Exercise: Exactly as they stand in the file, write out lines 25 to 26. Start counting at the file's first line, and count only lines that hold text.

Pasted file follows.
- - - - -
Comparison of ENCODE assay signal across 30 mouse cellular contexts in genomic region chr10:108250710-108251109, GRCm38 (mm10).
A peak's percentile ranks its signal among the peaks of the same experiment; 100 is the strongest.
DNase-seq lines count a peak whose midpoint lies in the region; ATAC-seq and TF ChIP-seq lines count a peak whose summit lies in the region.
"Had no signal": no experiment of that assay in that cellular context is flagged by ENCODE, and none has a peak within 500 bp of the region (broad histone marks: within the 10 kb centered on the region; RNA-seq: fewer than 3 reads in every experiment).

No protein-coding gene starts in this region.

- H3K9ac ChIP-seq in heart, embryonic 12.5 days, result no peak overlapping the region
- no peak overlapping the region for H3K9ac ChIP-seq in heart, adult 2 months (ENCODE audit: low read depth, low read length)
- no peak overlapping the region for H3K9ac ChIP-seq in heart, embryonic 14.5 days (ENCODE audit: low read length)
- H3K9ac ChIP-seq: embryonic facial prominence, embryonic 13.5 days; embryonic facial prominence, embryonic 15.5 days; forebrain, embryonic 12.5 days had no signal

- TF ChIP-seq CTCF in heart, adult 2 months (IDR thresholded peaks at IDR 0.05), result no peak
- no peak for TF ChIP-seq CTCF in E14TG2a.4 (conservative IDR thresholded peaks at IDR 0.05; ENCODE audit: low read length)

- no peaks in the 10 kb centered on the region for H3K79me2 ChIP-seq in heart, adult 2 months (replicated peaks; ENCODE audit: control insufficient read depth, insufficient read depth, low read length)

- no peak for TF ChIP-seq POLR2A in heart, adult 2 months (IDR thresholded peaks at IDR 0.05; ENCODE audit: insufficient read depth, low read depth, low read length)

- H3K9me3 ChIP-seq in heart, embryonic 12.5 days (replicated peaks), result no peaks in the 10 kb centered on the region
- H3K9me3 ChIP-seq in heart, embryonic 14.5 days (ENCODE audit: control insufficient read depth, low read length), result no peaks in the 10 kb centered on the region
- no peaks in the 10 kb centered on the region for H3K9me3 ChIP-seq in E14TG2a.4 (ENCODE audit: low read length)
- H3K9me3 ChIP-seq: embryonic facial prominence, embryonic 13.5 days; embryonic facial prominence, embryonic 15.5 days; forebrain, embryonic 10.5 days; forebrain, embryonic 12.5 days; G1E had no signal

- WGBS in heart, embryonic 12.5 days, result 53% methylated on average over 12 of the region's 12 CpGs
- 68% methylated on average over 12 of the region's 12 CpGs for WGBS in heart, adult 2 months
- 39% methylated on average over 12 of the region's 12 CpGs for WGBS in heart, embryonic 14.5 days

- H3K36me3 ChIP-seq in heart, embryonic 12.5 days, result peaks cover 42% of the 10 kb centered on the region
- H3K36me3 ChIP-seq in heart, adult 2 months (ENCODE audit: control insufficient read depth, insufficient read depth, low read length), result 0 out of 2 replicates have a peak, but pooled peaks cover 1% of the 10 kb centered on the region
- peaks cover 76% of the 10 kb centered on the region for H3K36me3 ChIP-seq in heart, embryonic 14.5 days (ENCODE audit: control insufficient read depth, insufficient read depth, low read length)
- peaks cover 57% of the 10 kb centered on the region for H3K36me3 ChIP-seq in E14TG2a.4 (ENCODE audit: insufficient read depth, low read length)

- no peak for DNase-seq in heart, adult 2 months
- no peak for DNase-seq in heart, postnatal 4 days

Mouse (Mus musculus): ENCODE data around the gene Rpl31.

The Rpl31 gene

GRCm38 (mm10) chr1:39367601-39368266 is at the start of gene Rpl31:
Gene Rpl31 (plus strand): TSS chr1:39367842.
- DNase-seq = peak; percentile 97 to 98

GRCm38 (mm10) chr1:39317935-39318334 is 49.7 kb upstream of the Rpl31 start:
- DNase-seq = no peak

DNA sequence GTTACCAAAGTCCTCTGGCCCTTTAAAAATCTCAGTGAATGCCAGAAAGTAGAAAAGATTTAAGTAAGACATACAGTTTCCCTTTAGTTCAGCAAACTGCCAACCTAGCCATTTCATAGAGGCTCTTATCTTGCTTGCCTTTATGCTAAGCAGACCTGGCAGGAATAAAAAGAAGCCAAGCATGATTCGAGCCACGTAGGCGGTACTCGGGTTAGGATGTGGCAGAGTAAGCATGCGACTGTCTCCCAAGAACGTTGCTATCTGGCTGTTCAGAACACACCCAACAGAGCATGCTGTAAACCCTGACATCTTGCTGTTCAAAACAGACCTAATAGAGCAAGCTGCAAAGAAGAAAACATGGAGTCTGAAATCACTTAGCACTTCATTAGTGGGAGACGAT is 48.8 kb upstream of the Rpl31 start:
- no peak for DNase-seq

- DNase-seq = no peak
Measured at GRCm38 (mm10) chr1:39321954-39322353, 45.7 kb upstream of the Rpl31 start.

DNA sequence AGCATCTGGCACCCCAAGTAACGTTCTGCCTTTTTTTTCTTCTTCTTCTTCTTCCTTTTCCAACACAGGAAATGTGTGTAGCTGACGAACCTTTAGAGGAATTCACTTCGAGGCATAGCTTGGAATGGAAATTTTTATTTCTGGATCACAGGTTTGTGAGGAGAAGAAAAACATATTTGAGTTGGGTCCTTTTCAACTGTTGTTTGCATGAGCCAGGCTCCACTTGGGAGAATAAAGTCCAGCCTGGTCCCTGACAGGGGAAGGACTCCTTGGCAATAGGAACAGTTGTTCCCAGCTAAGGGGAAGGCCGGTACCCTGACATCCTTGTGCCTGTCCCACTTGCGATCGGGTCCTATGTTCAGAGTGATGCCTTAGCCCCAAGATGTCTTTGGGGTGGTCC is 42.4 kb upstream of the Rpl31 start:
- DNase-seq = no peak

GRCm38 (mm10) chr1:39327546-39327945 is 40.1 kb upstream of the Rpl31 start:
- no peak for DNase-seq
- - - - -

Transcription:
- no peak for DNase-seq in heart, adult 2 months
- no peak for DNase-seq in heart, postnatal 4 days